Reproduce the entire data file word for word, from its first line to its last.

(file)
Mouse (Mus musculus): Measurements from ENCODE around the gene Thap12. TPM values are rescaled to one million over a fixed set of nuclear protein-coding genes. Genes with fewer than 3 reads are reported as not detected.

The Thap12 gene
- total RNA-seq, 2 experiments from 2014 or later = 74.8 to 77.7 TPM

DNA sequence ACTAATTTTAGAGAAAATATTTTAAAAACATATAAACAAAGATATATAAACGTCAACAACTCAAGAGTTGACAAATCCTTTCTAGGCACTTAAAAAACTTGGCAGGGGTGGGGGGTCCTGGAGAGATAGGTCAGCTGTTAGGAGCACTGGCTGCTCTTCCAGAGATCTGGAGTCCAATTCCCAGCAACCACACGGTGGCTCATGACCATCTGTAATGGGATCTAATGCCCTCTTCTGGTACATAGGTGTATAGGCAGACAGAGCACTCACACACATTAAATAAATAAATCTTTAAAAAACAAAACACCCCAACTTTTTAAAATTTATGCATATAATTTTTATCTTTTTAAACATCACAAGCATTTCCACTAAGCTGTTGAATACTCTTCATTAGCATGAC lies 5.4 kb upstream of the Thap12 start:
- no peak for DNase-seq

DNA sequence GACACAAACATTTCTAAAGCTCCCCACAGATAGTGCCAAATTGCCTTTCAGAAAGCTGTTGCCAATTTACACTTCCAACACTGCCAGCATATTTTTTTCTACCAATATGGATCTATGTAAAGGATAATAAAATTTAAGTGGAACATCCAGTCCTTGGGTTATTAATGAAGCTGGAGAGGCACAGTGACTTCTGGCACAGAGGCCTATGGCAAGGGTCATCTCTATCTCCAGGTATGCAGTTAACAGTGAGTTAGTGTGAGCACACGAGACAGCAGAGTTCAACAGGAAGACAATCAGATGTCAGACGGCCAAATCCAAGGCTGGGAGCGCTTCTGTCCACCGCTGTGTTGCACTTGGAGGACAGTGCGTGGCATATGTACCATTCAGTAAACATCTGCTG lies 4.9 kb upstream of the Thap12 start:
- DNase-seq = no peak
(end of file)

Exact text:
Mouse (Mus musculus): Measurements from ENCODE around the gene Thap12. TPM values are rescaled to one million over a fixed set of nuclear protein-coding genes. Genes with fewer than 3 reads are reported as not detected.

The Thap12 gene
- total RNA-seq, 2 experiments from 2014 or later = 74.8 to 77.7 TPM

DNA sequence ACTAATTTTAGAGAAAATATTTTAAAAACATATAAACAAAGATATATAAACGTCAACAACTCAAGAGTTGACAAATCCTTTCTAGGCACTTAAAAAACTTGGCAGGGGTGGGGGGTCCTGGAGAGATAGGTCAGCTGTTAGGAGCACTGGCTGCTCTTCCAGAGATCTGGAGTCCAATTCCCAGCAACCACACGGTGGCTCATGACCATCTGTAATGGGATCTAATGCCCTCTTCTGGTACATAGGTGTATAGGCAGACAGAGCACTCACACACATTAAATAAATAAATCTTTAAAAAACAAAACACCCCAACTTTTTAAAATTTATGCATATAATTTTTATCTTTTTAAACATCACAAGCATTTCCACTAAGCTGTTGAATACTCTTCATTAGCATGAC lies 5.4 kb upstream of the Thap12 start:
- no peak for DNase-seq

DNA sequence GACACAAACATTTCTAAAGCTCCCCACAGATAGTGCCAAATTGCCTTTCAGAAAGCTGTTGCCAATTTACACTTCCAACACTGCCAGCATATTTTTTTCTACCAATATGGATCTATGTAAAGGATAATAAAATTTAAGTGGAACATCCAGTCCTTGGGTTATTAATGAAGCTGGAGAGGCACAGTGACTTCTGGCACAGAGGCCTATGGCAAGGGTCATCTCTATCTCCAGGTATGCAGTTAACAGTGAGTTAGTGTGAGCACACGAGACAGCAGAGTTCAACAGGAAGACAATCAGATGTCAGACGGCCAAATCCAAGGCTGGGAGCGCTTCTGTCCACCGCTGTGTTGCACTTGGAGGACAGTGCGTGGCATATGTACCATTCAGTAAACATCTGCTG lies 4.9 kb upstream of the Thap12 start:
- DNase-seq = no peak